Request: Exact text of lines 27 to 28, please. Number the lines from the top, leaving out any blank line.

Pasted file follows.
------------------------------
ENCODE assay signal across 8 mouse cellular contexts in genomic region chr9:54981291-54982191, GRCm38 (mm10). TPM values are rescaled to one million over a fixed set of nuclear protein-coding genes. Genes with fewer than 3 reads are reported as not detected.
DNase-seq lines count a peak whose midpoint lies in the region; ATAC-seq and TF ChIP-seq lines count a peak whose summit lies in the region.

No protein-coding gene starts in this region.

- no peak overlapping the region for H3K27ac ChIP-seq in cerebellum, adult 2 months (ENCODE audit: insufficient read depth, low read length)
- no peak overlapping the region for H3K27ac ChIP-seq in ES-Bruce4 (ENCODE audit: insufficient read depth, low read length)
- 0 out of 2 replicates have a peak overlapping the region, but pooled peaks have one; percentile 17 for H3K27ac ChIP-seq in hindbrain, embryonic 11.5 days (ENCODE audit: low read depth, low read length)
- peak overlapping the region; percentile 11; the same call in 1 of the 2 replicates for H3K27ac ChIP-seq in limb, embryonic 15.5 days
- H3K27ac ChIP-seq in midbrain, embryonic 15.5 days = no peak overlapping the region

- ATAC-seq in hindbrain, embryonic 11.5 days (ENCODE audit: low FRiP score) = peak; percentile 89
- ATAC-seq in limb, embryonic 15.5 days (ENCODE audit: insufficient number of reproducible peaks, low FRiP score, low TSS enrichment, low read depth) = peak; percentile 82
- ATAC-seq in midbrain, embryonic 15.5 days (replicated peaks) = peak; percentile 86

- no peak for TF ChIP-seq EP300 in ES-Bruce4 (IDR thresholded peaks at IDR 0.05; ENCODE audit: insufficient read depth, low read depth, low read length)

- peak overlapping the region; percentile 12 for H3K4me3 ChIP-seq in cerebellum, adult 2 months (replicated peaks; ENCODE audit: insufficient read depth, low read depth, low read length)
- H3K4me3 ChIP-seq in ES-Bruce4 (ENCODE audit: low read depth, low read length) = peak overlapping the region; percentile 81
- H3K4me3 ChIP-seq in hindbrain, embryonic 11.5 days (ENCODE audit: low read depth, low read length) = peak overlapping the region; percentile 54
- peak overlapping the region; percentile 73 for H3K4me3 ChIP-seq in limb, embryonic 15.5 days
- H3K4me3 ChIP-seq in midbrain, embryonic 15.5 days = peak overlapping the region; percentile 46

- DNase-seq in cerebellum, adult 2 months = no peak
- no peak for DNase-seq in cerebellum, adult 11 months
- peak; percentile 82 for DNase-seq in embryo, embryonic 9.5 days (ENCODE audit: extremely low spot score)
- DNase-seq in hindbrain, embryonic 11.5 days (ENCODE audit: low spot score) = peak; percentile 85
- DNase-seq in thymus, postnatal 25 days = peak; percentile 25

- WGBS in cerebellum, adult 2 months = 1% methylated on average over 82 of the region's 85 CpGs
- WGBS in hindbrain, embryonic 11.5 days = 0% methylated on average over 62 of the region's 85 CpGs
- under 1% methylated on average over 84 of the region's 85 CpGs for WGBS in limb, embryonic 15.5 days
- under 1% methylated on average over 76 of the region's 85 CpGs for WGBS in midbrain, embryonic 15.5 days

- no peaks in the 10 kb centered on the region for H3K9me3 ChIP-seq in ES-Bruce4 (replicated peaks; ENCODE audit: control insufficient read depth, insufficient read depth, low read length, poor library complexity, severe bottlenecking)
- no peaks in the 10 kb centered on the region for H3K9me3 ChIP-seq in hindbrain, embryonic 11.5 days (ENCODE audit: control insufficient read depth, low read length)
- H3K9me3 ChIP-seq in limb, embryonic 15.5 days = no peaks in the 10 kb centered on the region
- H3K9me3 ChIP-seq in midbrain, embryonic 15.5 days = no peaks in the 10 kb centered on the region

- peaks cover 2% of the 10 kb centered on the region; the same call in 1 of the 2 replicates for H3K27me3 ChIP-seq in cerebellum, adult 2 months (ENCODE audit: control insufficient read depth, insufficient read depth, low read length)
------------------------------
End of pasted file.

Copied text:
- no peaks in the 10 kb centered on the region for H3K9me3 ChIP-seq in ES-Bruce4 (replicated peaks; ENCODE audit: control insufficient read depth, insufficient read depth, low read length, poor library complexity, severe bottlenecking)
- no peaks in the 10 kb centered on the region for H3K9me3 ChIP-seq in hindbrain, embryonic 11.5 days (ENCODE audit: control insufficient read depth, low read length)